Adrien Nussenbaum

Mr. Adrien Nussenbaum co-founded SAS Mirakl in 2011 and serves as its US CEO. He has over 15 years of experience in business development and entrepreneurship with a strong emphasis on technology and retail. Prior to MIRAKL, Mr. Nussenbaum served as a Co-Head of FNAC.COM’s Marketplace Business Unit, focused on developing the seller program and content syndication deals to increase the product offering. He co-founded the marketplace SplitGames, growing the business successfully and leading to its acquisition by FNAC in 2008. Previously, Mr. Nussenbaum served as a Manager of Deloitte’s restructuring team where he advised many retailers in their turnaround process. He started his career as an Investment Banker with PARIBAS in Hong-Kong. He also worked for Lehman Brothers and L'Oreal. Mr. Nussenbaum holds an MBA from HEC School of Management in Paris and a Joint Degree from NYU Stern School of Business.

Recent Posts

5 Critical Lessons From The Platform Economy Summit Europe

By Adrien Nussenbaum on November 29, 2018

Last week, Mirakl participated in the inaugural Platform Economy Summit Europe—a gathering of the most influential platform business innovators to catalyze this revolutionary business model across the continent.

While companies in the US and China have already adopted a platform mindset, their European counterparts are lacking are lagging. Today, seven of the world’s ten most valuable companies are platform businesses; yet not one of them is European. 60% of the ‘Unicorn’ billion-dollar start-ups are platform businesses, and only a small proportion were born in Europe.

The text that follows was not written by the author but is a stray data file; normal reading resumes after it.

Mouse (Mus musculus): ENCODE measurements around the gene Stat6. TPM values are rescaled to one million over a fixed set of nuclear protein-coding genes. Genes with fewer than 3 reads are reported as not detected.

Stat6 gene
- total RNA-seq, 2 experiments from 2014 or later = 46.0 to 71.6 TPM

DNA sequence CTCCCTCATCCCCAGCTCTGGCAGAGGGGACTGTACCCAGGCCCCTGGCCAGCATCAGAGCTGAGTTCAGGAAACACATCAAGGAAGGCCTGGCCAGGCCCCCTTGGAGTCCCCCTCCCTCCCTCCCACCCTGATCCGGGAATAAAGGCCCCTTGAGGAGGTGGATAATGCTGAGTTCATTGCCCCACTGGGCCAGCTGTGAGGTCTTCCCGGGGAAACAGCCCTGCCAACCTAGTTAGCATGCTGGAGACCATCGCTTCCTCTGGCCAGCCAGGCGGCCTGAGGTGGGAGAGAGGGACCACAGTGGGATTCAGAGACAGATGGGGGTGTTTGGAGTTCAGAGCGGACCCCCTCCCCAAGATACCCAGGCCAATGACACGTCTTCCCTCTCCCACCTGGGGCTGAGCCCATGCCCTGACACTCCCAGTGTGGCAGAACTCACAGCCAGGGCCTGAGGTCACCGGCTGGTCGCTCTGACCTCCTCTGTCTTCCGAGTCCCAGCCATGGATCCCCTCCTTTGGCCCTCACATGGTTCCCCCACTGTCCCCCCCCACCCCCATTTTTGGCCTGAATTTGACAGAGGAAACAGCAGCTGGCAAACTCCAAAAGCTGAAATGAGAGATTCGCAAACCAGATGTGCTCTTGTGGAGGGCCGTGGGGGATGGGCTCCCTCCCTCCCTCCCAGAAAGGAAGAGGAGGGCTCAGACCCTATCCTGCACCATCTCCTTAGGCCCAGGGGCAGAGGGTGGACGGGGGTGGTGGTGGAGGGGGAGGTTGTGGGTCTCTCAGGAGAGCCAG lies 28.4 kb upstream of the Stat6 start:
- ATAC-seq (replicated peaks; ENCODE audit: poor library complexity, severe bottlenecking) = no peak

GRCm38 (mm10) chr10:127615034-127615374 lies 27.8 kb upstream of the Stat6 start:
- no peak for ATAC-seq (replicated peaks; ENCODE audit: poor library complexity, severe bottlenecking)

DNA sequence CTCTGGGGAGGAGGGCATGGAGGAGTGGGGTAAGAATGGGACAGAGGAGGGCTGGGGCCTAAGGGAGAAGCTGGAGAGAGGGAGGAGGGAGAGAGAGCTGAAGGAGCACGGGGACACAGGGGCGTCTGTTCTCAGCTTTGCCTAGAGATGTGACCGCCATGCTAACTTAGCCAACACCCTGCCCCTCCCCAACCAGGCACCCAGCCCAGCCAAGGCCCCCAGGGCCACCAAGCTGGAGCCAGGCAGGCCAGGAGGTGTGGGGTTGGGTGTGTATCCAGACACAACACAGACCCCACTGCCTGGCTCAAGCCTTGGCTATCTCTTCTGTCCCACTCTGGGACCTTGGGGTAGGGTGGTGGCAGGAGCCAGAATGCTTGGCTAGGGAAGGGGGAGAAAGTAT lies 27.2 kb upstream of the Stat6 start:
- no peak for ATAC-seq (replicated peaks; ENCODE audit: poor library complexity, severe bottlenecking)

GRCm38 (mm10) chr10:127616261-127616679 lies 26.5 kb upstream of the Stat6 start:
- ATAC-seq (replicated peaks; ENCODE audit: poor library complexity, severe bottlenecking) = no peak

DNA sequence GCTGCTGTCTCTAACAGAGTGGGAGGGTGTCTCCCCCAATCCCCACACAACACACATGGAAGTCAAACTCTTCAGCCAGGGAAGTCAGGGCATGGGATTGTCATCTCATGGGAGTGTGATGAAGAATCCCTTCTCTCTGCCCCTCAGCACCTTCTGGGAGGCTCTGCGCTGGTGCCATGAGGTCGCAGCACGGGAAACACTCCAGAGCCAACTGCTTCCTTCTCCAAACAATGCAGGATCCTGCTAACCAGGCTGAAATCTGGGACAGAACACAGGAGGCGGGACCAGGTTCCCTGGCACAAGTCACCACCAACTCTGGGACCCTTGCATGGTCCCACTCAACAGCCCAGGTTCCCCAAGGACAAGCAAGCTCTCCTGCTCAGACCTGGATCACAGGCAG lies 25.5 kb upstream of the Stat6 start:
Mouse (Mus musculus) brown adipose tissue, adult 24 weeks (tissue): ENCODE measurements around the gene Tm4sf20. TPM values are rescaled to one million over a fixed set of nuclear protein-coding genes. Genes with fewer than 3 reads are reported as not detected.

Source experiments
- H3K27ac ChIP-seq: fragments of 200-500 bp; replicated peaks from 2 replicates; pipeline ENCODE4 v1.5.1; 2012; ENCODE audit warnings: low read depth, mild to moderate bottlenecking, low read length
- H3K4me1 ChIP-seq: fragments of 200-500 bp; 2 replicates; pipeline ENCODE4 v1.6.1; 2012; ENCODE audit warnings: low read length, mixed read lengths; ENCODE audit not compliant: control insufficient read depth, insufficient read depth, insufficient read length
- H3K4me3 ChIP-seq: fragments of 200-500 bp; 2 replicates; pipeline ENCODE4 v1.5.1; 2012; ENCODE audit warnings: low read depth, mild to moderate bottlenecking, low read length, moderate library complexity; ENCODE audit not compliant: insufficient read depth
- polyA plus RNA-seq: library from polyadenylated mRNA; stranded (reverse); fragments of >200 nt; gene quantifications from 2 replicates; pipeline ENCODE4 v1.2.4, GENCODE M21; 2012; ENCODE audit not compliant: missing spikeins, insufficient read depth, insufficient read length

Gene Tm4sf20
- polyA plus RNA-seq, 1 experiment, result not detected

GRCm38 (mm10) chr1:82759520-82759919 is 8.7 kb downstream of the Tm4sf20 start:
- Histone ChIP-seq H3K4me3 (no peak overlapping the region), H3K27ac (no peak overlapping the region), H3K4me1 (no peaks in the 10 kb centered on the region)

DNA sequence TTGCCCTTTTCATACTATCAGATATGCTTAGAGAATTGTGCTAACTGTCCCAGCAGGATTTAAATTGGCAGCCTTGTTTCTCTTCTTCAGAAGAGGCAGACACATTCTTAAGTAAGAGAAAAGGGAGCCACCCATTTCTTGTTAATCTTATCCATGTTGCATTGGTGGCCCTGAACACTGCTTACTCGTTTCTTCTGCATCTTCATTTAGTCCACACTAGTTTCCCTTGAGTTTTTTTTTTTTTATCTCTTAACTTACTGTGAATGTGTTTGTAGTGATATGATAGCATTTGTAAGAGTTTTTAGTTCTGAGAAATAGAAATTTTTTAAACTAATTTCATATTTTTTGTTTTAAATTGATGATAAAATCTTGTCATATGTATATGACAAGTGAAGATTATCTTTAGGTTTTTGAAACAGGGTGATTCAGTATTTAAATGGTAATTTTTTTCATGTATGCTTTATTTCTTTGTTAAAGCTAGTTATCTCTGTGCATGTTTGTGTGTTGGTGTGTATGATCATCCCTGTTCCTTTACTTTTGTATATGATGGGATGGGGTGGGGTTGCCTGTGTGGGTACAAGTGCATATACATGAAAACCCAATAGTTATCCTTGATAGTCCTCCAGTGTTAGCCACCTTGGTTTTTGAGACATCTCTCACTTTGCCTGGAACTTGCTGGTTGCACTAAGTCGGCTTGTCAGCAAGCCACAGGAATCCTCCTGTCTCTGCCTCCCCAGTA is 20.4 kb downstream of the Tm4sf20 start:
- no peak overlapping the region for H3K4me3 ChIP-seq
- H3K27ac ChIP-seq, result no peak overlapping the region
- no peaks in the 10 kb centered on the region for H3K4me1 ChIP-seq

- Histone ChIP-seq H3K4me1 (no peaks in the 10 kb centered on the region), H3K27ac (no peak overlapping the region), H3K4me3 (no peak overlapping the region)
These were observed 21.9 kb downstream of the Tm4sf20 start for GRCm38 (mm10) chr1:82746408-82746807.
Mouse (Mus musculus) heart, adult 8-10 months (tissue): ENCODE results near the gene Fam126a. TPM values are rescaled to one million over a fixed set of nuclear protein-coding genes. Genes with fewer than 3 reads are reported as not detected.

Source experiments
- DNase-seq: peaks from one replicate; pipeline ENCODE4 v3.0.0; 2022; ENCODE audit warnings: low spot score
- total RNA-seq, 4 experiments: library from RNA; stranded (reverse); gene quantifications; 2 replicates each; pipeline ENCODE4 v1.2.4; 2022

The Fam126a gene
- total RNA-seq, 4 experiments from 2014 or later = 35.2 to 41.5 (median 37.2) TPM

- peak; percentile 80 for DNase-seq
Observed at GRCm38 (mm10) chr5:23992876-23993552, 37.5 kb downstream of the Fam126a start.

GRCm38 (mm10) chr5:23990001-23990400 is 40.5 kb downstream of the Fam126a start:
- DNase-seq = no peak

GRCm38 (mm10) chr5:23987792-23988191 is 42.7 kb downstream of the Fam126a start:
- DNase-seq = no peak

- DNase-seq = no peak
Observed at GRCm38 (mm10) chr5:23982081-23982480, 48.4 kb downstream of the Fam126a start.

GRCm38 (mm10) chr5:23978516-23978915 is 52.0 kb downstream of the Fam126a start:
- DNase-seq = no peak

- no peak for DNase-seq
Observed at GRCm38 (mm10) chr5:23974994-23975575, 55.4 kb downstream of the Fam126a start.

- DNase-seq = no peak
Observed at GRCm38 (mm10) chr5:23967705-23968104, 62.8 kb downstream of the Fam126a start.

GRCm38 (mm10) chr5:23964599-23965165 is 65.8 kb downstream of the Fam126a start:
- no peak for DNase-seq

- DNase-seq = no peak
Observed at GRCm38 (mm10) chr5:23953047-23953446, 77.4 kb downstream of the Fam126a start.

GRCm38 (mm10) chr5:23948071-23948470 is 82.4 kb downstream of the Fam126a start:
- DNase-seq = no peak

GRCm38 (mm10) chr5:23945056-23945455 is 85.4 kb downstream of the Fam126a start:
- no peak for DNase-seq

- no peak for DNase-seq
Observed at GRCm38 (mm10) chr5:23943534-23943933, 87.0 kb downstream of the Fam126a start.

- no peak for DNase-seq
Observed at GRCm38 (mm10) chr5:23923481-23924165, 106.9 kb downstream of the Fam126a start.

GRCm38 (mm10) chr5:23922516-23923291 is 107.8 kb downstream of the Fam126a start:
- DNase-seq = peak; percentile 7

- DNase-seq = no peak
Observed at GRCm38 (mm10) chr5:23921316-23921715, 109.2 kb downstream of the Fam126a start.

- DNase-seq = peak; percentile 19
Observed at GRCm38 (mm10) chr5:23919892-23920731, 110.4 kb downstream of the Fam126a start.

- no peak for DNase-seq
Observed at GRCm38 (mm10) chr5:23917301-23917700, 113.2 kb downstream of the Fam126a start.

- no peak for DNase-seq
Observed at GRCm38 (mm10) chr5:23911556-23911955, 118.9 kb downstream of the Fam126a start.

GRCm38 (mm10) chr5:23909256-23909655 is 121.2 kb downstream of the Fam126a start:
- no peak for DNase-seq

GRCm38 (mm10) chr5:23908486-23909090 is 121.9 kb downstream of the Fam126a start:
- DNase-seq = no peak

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Mirakl announces global reseller agreement with SAP

By Adrien Nussenbaum on October 9, 2018

This is an exciting day for my co-Founder Philippe Corrot and I. We founded Mirakl almost seven years ago because we saw that online marketplaces were going to disrupt commerce forever. We co-founded Splitgames, which was acquired by Fnac, and then went on to operate Fnac's marketplace successfully. We referred to it as their Miracle. We left because we realized we could build a Mirakl for many more companies.

Topics: SAP Marketplaces
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Three Steps to Transition Your Apparel Brand into a Lifestyle Brand

By Adrien Nussenbaum on August 28, 2018

It’s been a challenging few years for the retail industry, and apparel retailers have been among those hit the hardest. And while there may not be a single explanation for why this is, there are a few key drivers. For one, it’s no longer fashion brands that set the trends, rather customer expectations are now driven by influencers on Instagram, Snapchat and other social media platforms. Compound that with competition from emerging, more nimble retailers and eCommerce giants such as Amazon making a play in the space, and you have the perfect combination for friction and challenges.

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It’s Time to Wake Up and Find the Amazon in You

By Adrien Nussenbaum on August 22, 2018

The UK retail market has experienced a turbulent few years with major household names issuing bankruptcy warnings. Last week it was announced that U.K. retailer, Homebase, was set to close another 43 stores amidst struggling trading conditions. Chief Executive Damian McGloughlin was quoted as saying: “Launching a CVA has been a difficult decision and one we have not taken lightly. Homebase has been one of the most recognisable retail brands for almost 40 years, but the reality is we need to continue to take decisive action to address the under performance of the business.” It’s since been speculated that Amazon is primed to pick up Homebase real estate to facilitate growth in their on-demand delivery service.